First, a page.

Unlike a solar eclipse, you don’t need any equipment to view a partial lunar eclipse. A partial lunar eclipse means the moon will be passing partly through Earth’s shadow. The partial eclipse will be visible on the East Coast of the U.S. beginning at 3:35 p.m. EDT until 4:52 p.m. After the moon rises in your area, you might be able to catch the penumbral eclipse, the earth’s faint shadow cast on the moon. The penumbral eclipse will be visible until 6:26 p.m. EDT.
Jupiter Opposition – November 3
Just like the Saturn opposition in August, Jupiter will be shining brightly all night long on November 3. Even without a telescope, it will appear brighter than the stars. With a telescope, you’ll be able to see Jupiter’s four largest moons and a colorful band of clouds.
Geminid Meteor Shower – December 13 and 14
Close out 2023 with the Geminids, speedy meteors that come from the asteroid Phaethon. Traveling at 78,000 mph, up to 120 of these meteors might be visible per hour on the nights of December 13 and 14. The moon will be setting early on the peak night, so the sky should be perfect to view lots of these around 2 a.m. local time.
Campgrounds for Stellar Stargazing
These stunning celestial events will be fun for the whole family, whether you’re camping in a tent, RV, or cabin. Once you’ve chosen which stargazing events you’d like to see this year, it’s time to start planning your outdoor camping adventure!
Located on 40 acres of pristine sagebrush, this gorgeous campground has clear views of the Kaibab Plateau, Red Cliffs, and Vermilion Cliffs. There are plenty of accommodation options to choose from, with 18 full service sites and 10 luxury campsites. Plus, you’ll be close to Bryce Canyon National Park, Zion National Park, the Grand Canyon North Rim, and other hidden gems. It’s the perfect place to catch a sky full of stars.
This lovely campground, situated on Hogan Pond in lower Maine, is far from any light pollution. Whether you book a tent site or an RV site, you’ll be able to stargaze from the beach.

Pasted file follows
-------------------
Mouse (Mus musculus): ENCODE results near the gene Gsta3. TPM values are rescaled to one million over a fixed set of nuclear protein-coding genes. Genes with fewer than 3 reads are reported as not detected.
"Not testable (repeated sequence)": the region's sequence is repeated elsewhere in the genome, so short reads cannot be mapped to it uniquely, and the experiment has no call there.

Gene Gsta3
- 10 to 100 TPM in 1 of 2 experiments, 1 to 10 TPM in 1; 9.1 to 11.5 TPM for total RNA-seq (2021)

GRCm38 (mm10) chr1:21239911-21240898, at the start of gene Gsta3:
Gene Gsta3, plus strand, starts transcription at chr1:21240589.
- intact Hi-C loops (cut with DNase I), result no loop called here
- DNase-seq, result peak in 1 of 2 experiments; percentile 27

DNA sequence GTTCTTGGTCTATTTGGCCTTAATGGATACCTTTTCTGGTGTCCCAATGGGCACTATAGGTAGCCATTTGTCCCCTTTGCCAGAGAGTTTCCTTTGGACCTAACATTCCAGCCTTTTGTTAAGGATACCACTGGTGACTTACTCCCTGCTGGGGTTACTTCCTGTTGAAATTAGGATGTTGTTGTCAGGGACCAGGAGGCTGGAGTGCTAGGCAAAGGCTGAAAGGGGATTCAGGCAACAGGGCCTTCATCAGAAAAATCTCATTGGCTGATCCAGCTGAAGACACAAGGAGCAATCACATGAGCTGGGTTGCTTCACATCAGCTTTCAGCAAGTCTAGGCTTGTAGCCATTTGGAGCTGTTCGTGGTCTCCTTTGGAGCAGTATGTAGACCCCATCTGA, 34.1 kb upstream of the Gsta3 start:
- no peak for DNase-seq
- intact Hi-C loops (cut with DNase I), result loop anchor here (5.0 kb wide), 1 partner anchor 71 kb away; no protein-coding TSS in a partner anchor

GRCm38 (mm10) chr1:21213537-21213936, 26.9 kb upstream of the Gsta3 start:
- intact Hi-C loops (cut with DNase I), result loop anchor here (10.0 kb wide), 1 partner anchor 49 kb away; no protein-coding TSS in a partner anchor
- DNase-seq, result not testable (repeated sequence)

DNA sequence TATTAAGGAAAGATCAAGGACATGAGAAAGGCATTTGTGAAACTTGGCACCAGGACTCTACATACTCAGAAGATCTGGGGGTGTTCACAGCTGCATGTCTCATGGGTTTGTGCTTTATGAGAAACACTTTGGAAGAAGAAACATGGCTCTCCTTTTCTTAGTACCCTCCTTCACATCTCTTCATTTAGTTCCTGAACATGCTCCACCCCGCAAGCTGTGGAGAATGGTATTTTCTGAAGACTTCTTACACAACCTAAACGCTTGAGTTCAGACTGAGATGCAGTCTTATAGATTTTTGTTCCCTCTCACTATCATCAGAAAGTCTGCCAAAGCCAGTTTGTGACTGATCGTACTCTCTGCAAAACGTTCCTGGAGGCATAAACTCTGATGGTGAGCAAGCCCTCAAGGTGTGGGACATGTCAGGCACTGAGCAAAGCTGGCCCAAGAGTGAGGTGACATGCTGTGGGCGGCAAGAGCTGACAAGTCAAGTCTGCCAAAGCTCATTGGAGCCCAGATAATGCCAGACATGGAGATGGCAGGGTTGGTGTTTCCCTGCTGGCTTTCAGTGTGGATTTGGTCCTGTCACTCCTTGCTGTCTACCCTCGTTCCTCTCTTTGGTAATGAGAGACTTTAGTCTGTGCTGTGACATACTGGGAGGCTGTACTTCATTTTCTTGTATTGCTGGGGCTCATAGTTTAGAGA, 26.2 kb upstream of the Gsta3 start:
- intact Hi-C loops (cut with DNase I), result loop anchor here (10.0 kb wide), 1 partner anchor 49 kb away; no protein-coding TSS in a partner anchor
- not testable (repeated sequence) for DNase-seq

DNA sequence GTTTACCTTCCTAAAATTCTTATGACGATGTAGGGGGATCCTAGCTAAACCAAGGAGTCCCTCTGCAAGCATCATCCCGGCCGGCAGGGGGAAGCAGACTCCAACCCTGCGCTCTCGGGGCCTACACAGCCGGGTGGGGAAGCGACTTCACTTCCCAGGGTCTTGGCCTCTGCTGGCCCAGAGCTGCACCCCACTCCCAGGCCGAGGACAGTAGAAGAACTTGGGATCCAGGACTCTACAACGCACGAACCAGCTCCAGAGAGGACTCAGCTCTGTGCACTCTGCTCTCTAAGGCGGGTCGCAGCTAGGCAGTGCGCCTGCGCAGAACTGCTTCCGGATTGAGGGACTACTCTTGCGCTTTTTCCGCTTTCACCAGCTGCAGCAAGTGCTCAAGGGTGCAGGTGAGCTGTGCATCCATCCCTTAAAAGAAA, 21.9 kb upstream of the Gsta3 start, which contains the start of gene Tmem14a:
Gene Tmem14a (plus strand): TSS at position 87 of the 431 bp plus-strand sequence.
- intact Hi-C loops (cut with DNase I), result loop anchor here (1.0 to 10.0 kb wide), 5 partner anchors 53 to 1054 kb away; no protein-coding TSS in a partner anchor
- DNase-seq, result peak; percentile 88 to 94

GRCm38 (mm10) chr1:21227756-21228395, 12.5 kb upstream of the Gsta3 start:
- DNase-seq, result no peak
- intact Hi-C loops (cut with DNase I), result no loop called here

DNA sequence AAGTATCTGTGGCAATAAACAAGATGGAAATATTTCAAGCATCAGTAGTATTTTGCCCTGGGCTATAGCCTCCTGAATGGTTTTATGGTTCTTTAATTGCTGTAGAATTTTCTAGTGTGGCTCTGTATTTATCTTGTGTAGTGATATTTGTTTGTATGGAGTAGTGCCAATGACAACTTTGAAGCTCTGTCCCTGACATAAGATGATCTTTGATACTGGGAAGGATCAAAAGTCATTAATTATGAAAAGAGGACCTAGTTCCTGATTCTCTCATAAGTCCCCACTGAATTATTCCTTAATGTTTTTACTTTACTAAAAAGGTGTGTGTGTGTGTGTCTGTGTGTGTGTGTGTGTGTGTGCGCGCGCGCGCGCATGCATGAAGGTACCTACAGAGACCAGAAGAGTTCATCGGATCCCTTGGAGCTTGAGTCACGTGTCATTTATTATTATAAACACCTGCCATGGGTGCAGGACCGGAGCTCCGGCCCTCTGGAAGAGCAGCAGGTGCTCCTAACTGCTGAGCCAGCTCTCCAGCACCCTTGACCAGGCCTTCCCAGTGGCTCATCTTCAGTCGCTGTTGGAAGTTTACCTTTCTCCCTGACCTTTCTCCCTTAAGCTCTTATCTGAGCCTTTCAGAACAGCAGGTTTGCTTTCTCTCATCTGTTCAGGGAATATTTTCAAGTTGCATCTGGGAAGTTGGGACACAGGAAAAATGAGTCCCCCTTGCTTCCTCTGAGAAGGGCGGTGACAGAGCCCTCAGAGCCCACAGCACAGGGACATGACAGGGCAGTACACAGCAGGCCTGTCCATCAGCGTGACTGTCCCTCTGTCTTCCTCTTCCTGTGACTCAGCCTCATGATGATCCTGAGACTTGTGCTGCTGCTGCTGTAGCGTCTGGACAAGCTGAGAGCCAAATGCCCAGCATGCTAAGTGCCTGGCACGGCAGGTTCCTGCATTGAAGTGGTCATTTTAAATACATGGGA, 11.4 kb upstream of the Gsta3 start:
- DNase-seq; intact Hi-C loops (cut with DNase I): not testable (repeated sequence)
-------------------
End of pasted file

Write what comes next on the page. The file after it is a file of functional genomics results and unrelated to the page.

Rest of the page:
With plenty of open space to spread out and enjoy nature, this campground is conveniently within driving distance of Terlingua Ghost Town, Big Bend National Park, and Big Bend Ranch State Park. It’s also within a Dark Skies Region, which means stargazing conditions are top tier!
Families will love this wonderful campground. With loads of amenities, glamping tents, luxury cabins, and RV sites, they’ve got something for everyone. At night, you can relax and enjoy the star-studded skies above the scenic Blue Ridge Mountains.
Need a remote outdoor viewing spot to check out these amazing celestial events? Start planning now! Mark your calendar, browse Campspot, and get ready to stargaze.
Emily Hessney Lynch is a small business owner, reader, and writer. She lives in upstate New York with her husband and their three rescue dogs. They love getting outside year-round and enjoy paddle boarding, hiking, and snowshoeing. You can follow her on Instagram at @servemethesky.
Image Credit: Tyler Way, Adobe Stock – Lansa, Adobe Stock – Marek, Dark Sky RV Campground, Tyler Way, Tyler Way, Tyler Way